Dr. Dougherty says, though, that bilateral implantation is preferable to monocular. As evidence of this, he points to a study from the United Kingdom in which Deepak Chitkara, MD, of Manchester, implanted the Tetraflex bilaterally in 29 patients. At six months, 46 percent of Dr. Chitkara's patients demonstrated at least 3 D of accommodative amplitude, and 96 percent had 2 D or more. With the lens's lack of qualitative vision problems but potential to enhance near vision, Dr. Dougherty says he likens it to a "monofocal IOL with benefits."

In 175 bilaterally implanted Tetraflex patients available for follow-up at one year from the FDA study, 55 percent say that they occasionally wear glasses to read small print or in dim lighting conditions compared to 35 percent of 54 monofocal IOL control patients, and 19 percent of Tetraflex patients say they never wear them vs. 11 percent of controls. Twenty-six percent say they always have to wear glasses for near tasks postop compared to 54 percent of the monofocal patients. The differences were statistically significant (p<0.001).

Dr. Dougherty says, though, that patients' reading speed in the FDA study was impressive. "Traditionally, clinicians look at distance-corrected near vision for evaluation of presbyopic lenses, but sitting and staring at a chart and picking out letters isn't that clinically relevant," Dr. Dougherty says. "What we did in the study was look at reading speed using the MNRead functional reading test." The reading test was performed binocularly in 41 bilaterally implanted cases using the patients' infinity corrected distance vision correction. A group of 35 patients with monofocal IOLs was used as a control. The testers made an audio recording of the patients as they read, which was then scored at a central reading center.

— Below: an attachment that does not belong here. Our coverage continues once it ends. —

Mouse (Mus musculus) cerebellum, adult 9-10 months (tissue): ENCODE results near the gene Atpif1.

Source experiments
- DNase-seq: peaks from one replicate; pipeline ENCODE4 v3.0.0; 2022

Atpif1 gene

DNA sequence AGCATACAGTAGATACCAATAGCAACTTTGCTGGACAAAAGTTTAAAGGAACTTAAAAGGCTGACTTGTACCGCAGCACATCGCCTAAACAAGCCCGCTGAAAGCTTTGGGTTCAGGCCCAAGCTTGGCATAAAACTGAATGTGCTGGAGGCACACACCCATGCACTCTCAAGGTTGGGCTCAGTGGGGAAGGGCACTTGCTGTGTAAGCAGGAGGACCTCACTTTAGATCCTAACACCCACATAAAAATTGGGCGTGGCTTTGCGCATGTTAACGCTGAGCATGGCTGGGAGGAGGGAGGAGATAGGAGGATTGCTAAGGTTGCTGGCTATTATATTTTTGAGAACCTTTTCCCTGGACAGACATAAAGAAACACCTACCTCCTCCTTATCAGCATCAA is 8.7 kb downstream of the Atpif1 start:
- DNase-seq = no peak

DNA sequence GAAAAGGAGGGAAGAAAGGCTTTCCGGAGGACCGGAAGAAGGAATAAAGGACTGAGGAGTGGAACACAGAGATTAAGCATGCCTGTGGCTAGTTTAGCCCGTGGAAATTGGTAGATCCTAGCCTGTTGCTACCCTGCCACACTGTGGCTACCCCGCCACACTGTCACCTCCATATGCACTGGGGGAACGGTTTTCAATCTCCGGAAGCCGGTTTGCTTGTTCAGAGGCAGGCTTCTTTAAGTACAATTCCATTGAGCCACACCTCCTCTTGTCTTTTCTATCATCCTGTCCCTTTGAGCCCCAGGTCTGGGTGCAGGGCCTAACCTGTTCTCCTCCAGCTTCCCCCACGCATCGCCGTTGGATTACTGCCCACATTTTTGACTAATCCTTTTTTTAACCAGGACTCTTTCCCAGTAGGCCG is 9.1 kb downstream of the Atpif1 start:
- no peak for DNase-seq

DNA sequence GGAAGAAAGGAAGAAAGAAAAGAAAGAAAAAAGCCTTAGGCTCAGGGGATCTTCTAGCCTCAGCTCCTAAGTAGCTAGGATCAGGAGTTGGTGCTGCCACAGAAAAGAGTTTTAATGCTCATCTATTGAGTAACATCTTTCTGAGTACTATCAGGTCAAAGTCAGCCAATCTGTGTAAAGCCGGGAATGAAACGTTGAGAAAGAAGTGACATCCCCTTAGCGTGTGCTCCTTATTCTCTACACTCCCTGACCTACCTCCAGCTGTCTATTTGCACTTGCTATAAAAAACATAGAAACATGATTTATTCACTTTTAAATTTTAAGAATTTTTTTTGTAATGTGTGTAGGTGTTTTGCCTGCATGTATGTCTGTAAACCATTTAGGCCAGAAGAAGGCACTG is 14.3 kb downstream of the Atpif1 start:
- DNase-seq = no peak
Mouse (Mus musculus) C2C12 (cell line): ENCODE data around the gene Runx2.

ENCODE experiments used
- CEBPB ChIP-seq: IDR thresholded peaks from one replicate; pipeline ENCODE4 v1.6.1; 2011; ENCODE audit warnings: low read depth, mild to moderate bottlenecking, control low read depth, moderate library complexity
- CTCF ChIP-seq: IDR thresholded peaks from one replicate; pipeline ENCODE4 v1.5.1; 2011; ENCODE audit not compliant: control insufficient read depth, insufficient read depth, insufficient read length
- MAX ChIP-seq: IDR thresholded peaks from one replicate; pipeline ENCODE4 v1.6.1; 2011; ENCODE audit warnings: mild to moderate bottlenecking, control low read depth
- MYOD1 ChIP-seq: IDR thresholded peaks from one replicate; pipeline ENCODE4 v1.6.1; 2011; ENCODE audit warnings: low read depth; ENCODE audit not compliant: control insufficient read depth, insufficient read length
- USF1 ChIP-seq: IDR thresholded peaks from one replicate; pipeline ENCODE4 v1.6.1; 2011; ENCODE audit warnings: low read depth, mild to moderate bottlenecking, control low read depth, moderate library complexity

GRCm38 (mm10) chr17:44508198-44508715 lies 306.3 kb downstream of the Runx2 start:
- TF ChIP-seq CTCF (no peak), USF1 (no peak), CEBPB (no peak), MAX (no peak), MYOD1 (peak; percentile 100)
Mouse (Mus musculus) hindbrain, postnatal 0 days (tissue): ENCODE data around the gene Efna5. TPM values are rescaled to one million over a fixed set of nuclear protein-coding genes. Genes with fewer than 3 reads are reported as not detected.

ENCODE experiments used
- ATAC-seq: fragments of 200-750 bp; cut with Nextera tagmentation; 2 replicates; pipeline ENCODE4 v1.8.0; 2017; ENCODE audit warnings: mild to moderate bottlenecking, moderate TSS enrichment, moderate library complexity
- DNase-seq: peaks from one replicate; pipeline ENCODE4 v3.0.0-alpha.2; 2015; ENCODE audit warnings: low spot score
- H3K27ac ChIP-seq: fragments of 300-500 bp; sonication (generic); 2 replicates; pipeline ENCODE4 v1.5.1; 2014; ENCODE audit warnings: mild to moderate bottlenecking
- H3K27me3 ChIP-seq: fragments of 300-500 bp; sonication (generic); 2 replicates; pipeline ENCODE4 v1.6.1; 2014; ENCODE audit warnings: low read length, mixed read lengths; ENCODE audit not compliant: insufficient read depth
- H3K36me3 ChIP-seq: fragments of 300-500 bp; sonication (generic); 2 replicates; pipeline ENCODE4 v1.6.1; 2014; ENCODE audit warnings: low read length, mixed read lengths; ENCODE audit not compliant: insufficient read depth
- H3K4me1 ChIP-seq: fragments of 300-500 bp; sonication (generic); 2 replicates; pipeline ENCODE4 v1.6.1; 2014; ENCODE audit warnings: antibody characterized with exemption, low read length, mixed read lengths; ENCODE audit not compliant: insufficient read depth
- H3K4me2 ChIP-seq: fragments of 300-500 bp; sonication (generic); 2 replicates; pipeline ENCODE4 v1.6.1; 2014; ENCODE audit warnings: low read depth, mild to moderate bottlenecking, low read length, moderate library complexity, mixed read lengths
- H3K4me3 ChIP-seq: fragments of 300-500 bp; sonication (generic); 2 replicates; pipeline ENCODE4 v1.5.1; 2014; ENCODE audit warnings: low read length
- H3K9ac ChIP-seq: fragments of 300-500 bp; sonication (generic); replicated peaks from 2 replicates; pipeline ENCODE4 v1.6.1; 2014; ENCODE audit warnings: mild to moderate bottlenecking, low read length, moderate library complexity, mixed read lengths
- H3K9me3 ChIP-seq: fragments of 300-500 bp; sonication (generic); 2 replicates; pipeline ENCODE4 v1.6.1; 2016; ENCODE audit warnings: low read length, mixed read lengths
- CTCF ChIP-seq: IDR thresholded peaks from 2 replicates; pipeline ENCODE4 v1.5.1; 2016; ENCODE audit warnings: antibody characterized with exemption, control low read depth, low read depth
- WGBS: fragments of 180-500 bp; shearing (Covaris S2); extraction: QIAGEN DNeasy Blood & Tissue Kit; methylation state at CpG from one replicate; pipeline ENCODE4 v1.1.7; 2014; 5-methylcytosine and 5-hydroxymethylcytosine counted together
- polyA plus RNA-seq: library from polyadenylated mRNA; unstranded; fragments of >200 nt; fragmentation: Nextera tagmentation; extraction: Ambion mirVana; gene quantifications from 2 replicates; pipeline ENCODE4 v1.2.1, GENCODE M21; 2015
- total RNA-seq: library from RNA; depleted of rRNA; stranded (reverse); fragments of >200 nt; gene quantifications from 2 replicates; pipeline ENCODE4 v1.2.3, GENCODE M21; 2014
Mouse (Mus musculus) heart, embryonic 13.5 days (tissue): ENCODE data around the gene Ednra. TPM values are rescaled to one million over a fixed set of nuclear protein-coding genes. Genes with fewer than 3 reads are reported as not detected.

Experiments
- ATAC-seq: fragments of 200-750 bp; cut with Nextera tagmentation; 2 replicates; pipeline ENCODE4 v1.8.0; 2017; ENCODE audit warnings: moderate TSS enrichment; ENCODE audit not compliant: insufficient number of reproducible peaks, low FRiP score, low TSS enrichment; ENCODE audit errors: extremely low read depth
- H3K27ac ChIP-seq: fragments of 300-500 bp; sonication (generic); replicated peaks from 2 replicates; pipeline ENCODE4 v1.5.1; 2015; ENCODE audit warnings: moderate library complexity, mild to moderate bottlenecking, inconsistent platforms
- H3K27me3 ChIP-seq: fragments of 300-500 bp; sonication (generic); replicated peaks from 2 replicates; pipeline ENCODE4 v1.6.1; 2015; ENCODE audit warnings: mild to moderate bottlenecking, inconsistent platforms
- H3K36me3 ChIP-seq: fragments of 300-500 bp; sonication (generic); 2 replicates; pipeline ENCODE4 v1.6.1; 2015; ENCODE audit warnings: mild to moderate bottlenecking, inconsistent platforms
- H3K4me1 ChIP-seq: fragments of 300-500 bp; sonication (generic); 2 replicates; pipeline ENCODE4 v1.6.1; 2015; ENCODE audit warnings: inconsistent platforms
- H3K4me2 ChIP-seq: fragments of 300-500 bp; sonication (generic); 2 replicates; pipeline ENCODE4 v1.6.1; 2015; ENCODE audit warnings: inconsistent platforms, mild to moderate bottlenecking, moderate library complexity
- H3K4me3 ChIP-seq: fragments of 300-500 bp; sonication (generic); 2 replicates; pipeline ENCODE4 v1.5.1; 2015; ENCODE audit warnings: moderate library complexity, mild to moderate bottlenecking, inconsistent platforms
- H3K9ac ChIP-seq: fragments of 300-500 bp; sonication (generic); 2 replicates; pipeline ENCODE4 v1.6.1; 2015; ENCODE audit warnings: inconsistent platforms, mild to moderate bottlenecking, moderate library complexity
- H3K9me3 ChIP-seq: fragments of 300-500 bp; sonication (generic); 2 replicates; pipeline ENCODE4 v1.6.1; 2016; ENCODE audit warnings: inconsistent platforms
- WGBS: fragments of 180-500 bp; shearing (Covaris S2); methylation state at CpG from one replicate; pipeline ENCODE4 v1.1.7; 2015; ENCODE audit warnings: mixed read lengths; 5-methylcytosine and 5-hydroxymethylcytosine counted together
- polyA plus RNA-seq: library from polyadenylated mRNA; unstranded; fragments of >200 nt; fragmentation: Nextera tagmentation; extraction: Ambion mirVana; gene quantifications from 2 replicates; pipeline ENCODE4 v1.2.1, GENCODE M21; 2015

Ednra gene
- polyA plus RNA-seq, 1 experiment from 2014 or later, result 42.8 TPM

At one year, the two groups have similar reading speed in print sizes equivalent to 20/80 vision and larger. As the print gets smaller, however, the Tetraflex group shows a statistically significantly better reading speed, down to a print size that's equal to 20/25, at which point the control group can't read. Dr. Dougherty points out that, even at the 20/40 print size, which is smaller than the print in a phonebook, the Tetraflex patients average 63 words per minute vs. 26 wpm for the monofocal patients.

The adverse events that occurred in the U.S. trial consisted of one lens (0.3 percent) that needed to be repositioned. This lens had dislocated when the haptics folded in upon themselves. The patient's best-corrected acuity was 20/20 at last follow-up. Another lens (0.3 percent) required removal and replacement due to its settling more posteriorly and inducing hyperopia that resulted in
2 D of anisometropia. The patient is now 20/32 best-corrected. Finally, three lenses (1 percent) needed to be removed and re-inserted. In one case, the haptic ripped during loading into the cartridge, and the patient sees 20/50 best-corrected. Another case involved the lens being inserted upside down after it was improperly loaded; the patient sees 20/20. In the third case, the trailing haptic tore during loading. The patient also sees 20/20.

As far as the lens's approval status with the FDA, Lenstec Vice President Jim Simms says more follow-up is needed before the ultimate submission for marketing approval.
"The enrollment for the study is complete, and we're now waiting for our entire patient population to reach two years postop," he says. "We should be submitting our file for approval by the end of this year, and then it's up to the FDA."